Goldman Sachs has flipped on their bearish natural gas stance to a bullish one.
Goldman’s Samantha Dart’s reasoning behind the view shift is due to a combination of factors including “supply disruptions, shipping delays, and strong LNG demand, supported by heavy nuclear maintenance in Japan and a cold start of the year in NE Asia, have significantly tightened the LNG market.”
Prices of the supercooled fuel in especially Asia have reached astronomic heights in recent days. The most critical LNG markets are in Asia and Europe, which comes as a polar vortex split that has dumped Arctic air in both regions, boosting natgas prices.
“TTF price forecasts skewed to the upside,” Goldman said, adding that it’s due to “weather-driven tightness realized thus far.”
We see risks to our revised TTF price forecasts skewed to the upside as, given the LNG and weather-driven tightness realized thus far, we believe that even a warm turn to the weather would not be enough to take this year’s storage path towards a capacity breach. This effectively eliminates the risk that TTF may need to sell off this winter to once again close the US LNG export arb.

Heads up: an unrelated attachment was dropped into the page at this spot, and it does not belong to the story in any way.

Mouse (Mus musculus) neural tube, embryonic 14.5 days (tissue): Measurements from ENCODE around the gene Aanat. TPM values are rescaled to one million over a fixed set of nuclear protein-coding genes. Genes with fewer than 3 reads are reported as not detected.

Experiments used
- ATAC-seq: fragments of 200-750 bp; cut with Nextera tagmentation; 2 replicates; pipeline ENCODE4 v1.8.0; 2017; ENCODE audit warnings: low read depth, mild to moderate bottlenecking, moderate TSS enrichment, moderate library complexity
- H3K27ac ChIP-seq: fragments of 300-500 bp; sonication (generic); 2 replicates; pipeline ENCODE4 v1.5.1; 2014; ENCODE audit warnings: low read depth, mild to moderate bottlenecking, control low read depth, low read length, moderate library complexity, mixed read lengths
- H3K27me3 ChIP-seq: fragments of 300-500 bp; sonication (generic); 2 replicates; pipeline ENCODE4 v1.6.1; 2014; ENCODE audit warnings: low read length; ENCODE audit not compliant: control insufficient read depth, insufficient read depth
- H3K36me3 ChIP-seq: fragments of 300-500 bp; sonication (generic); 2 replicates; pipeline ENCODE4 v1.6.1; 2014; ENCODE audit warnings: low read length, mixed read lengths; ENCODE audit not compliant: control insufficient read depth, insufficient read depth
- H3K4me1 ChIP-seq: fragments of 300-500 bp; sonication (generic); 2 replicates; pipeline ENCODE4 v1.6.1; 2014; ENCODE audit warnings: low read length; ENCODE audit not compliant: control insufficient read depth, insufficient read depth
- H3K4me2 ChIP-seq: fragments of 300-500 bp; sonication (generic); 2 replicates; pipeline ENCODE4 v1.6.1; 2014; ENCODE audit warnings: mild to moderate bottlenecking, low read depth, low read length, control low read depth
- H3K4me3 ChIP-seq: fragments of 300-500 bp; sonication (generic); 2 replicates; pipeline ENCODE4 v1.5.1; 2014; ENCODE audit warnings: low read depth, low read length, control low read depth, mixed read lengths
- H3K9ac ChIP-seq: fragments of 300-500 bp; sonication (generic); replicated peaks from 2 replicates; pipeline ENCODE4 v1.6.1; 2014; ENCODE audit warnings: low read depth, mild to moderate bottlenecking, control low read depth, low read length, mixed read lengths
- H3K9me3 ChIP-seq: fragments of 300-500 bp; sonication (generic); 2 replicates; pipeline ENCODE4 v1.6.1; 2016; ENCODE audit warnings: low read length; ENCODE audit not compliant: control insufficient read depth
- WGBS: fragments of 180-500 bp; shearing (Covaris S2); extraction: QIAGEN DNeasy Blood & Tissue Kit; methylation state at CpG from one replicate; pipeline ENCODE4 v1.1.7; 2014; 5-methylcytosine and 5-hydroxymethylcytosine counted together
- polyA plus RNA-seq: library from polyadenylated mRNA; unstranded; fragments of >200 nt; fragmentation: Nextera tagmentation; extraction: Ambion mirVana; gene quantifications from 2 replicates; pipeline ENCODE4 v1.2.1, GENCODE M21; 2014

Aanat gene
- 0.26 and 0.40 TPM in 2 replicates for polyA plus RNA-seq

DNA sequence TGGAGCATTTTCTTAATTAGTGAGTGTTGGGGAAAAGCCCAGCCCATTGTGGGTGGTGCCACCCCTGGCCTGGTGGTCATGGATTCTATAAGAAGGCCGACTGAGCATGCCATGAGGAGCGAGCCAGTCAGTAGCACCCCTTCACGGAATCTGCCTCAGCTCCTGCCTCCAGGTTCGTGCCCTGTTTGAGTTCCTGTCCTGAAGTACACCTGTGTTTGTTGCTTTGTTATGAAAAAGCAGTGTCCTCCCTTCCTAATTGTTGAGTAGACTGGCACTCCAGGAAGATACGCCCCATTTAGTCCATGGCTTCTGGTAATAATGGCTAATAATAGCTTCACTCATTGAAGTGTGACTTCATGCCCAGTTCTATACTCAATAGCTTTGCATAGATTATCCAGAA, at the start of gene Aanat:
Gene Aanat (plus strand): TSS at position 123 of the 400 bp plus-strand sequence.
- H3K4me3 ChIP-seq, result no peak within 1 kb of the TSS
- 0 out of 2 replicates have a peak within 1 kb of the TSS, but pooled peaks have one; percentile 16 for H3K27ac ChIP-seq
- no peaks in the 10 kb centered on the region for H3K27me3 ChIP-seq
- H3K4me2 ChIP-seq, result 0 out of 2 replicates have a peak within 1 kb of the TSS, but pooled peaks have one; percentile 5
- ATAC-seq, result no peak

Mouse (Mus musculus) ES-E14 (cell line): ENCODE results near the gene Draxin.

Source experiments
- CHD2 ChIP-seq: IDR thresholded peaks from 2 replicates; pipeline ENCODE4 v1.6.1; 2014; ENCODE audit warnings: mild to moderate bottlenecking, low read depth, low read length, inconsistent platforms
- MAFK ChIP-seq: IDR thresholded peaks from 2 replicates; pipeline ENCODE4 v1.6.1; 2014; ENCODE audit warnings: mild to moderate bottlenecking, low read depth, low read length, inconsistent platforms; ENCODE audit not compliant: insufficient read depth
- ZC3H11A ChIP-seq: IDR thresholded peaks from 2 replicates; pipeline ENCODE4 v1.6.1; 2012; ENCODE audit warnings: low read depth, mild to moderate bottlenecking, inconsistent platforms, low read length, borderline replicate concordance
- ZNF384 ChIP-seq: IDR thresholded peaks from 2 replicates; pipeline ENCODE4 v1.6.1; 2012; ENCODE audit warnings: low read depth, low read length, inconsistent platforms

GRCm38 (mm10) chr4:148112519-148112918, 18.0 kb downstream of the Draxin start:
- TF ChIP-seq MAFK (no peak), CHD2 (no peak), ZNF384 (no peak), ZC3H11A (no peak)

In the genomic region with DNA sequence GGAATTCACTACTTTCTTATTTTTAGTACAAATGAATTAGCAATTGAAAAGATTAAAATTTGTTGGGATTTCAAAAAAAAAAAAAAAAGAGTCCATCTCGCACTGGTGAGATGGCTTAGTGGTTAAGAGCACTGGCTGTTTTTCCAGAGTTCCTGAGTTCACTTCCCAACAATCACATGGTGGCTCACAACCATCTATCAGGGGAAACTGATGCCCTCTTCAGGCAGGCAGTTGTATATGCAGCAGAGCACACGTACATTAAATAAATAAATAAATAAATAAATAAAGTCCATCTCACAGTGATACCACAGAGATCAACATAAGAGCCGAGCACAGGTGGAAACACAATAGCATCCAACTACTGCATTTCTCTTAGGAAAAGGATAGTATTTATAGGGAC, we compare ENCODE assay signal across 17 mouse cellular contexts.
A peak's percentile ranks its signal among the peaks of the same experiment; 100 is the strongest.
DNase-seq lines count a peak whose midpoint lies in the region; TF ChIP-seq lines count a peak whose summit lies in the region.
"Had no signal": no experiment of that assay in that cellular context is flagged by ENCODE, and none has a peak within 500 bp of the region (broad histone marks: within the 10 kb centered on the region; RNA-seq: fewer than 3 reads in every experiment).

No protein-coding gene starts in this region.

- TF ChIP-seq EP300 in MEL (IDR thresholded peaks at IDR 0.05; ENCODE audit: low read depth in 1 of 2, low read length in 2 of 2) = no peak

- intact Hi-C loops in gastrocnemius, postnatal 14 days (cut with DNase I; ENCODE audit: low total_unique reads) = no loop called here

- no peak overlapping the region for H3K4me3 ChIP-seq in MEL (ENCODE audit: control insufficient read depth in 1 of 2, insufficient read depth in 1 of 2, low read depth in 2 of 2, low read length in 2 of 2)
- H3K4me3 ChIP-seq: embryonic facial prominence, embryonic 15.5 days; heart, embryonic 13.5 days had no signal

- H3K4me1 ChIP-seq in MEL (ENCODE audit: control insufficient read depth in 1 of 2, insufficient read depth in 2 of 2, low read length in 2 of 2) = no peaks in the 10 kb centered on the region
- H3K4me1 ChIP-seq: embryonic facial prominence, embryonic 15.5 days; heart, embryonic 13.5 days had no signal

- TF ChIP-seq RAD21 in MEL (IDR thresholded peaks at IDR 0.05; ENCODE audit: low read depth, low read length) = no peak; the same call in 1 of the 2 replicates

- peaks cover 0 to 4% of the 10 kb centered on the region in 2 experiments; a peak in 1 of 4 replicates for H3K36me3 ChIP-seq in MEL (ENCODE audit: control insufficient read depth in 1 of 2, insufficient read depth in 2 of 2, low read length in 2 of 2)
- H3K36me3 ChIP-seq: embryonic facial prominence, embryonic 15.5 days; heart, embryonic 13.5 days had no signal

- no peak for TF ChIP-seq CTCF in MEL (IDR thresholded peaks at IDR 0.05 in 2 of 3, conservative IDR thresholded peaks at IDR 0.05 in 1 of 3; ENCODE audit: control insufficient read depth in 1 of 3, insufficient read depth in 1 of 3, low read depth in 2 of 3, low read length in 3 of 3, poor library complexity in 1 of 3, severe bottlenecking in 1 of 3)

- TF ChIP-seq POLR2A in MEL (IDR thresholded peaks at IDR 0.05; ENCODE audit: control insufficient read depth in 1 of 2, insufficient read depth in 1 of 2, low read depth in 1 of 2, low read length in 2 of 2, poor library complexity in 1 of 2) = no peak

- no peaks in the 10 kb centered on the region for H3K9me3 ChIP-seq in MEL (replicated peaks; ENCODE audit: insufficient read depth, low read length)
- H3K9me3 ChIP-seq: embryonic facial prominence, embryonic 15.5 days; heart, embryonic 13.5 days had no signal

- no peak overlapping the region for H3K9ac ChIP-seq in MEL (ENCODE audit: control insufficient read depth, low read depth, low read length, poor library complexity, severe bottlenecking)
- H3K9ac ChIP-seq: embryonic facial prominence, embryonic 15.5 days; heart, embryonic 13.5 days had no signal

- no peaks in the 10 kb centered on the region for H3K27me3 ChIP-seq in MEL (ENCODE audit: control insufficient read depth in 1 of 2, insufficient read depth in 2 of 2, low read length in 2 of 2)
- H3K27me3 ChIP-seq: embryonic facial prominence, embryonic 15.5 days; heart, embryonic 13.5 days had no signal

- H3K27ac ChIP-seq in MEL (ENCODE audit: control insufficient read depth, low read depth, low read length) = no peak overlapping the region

Hence, with warm weather risks less relevant, we update our weather scenario analysis to focus on colder-than-average scenarios only. Importantly, our previous iteration of this analysis had already shown the explosive potential for TTF prices. -Goldman
Colder weather in Europe has also resulted in Spanish natgas prices hitting a record high.
The colder weather in Europe has driven power prices to record highs. About 40% of the electricity consumed in the continent comes from fossil fuels, such as natgas.
In the UK, day-ahead 5-6pm electricity prices just zoomed to an all-time high many, many, but really many times above normal auction levels (see 2010-2021 chart below).